Using genetically engineered rats that secrete human amylin in the same proportion as it is found in obese people, the researchers determined that amylin oligomers attach to membranes of myocytes -- the heart-muscle cells that control heart beats. This made the membranes more porous to calcium, which changed myocyte contractility, altered the expression of vital proteins and, eventually, caused heart muscle cells to die.
"The significantly altered cardiac myocyte structure and function in the rats, along with the high levels of oligomers in the human heart tissue, strongly suggest that amylin is a major contributor to heart failure in obese and diabetic patients," Despa said.
Despa thinks that the link between cardiac amylin accumulation and heart disease has been overlooked because amylin circulates in relatively small amounts in blood, and because animals, including rats, that are often used in most studies of diabetic cardiac dysfunction do not normally express the form of amylin that aggregates and builds up in tissues.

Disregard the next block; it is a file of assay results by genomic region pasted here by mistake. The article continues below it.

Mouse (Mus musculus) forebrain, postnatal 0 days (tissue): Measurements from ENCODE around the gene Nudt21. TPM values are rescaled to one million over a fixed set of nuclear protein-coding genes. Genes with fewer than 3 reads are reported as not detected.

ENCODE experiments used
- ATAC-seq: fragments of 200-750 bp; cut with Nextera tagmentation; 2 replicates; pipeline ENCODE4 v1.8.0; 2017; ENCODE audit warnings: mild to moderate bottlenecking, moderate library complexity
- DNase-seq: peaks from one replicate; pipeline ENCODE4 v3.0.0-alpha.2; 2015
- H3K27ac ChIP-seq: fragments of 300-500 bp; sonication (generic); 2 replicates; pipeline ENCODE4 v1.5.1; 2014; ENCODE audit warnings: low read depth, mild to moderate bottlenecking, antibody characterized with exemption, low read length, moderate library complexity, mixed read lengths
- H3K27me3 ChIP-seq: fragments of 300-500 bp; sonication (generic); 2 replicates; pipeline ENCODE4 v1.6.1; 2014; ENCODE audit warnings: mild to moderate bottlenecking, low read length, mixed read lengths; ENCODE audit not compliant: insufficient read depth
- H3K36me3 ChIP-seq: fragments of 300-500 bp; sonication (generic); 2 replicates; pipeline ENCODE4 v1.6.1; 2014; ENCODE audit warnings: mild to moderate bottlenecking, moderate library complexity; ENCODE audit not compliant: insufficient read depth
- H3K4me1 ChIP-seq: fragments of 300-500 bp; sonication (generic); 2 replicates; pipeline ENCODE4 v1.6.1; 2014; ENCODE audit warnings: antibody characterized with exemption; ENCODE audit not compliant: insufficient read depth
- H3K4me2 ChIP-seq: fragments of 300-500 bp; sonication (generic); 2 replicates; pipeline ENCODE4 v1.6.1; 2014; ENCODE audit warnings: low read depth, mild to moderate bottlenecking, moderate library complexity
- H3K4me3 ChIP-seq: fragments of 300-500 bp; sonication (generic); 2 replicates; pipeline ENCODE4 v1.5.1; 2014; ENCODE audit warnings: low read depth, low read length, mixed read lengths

The scientists now hope to find ways to curb amylin buildup in the heart before it has the chance to destroy muscle tissue.
"Drugs that block amylin from forming into toxic oligomers could significantly reduce the chances of heart failure," Despa said.
For the research, amylin protein accumulation was detected in human and rat heart tissues and cell cultures using immunohistochemistry, immunofluorescence and Western blot. Heart dysfunction in the rats was identified by studying the physiological performance of isolated myocytes and by measuring the expression of tell-tale proteins that deform cardiac muscle. The researchers used echocardiography and measurements of blood flow to assess heart tissue structure and performance and changes in myocardium contractions.
|Contact: Karen Finney|
University of California - Davis Health System